Not only has Roy Trembath built a debt-free home that’s larger than most — he also teaches others how they can do the same. Here is some of his advice.
The author, Roy Trembath, built his log home in South Africa out of eucalyptus trees, an invasive species.
Photo by Roy Trembath
I have built a mortgage-free home. And even better than that, I have so far taught more than 500 people how to build their own!
I live in South Africa and built a log home (and all the furniture, fittings, etc.) using Eucalyptus trees, which are an invasive alien timber species from Australia. So not only is my house mortgage-free, but it’s also environmentally sustainable and helps our local biodiversity.
Here are some of the tactics I used to avoid a mortgage:
• Always ask for a discount, and always pay cash. While you are counting the notes, you’ll still have a chance to bail out of the purchase if it feels too expensive.
• Get the structure up as fast as possible and move in, and then do the finishing while you are living there. This saves paying rent and means you are always on-site. You won’t have to pack away tools every day, and there won’t be any theft. No one minds a bit of discomfort if they are working toward a goal. Probably 90 percent of the work is finishing.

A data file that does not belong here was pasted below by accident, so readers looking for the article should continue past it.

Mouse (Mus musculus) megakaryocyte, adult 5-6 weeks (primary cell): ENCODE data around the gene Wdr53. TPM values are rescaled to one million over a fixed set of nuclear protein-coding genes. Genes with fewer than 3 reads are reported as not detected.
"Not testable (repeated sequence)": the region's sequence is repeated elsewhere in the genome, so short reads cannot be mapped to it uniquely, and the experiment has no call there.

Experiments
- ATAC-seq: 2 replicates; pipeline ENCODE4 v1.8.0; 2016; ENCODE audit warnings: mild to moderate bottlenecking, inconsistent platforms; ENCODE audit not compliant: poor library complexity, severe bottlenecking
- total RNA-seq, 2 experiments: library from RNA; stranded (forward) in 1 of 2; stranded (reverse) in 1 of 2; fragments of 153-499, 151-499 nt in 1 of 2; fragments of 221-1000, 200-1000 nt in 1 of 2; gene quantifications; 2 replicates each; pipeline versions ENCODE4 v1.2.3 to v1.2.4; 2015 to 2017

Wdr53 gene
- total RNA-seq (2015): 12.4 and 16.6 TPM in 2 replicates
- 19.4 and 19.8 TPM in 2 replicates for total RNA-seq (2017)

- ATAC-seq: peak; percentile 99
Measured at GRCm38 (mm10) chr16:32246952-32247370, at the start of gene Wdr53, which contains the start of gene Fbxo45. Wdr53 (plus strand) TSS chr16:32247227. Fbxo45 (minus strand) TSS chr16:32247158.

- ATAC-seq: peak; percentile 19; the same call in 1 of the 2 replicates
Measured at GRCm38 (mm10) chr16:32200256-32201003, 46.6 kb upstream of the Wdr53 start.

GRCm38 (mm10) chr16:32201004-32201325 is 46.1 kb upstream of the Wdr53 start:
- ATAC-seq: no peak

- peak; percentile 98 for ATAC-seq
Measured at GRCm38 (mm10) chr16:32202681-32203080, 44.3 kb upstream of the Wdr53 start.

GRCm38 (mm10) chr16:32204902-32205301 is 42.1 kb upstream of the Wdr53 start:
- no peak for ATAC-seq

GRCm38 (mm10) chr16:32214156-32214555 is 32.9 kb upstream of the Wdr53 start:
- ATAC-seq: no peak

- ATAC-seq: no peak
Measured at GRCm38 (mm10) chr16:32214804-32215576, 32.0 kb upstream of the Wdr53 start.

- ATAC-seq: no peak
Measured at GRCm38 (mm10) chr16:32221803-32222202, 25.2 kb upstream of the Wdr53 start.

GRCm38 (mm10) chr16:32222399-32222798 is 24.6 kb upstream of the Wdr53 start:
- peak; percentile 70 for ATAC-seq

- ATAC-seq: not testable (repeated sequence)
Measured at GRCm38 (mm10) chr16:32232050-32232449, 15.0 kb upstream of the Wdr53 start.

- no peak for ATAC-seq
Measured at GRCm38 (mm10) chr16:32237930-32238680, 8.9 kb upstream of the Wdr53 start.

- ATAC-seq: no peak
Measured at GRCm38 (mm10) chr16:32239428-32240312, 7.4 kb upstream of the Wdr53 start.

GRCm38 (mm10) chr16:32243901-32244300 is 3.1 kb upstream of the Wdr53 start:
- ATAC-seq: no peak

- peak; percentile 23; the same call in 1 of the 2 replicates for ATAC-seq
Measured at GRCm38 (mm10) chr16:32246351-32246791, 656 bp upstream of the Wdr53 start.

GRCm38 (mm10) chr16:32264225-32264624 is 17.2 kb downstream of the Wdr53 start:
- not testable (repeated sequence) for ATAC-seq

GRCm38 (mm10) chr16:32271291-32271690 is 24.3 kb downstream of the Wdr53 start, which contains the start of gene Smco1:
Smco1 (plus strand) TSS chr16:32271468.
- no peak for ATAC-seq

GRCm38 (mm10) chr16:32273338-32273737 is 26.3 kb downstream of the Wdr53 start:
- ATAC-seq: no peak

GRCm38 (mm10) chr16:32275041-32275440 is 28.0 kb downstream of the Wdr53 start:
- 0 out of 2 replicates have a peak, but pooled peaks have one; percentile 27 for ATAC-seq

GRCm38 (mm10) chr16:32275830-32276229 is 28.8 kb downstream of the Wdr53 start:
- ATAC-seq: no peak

• Do a time and money study on everything. Often it is much cheaper to build your own stuff than it is to buy the overpriced junk in the shops, particularly when it comes to furniture.
• Use quality recycled items. Often the quality from yesteryear does not exist anymore.
• Avoid fashion. If you don't make stuff fashionable, it can't go out of fashion.
• Always try to get as close to the source of your materials as possible. Avoid the middleman — buy your logs from a farmer, not a dealer.
We did a time and money study on all items. One example would be floorboards: By purchasing a secondhand log saw and cutting our own wood, we created our boards for a fraction of the cost of buying them from a dealer.
The materials cost about $25,000, which included everything: plumbing, electric, glazing, furniture, etc. — you name it. The house is 3,600 square feet. We did almost all our own labor (we got some help to dig the foundation holes). We had no problem with building codes or inspections. I will certainly do it again.
Advice for people considering doing this: Plan, plan, plan. Work everything out in advance. Live a life that matters.
If you would like any further information or to see more pictures, go to South African Log Home Builders Association.
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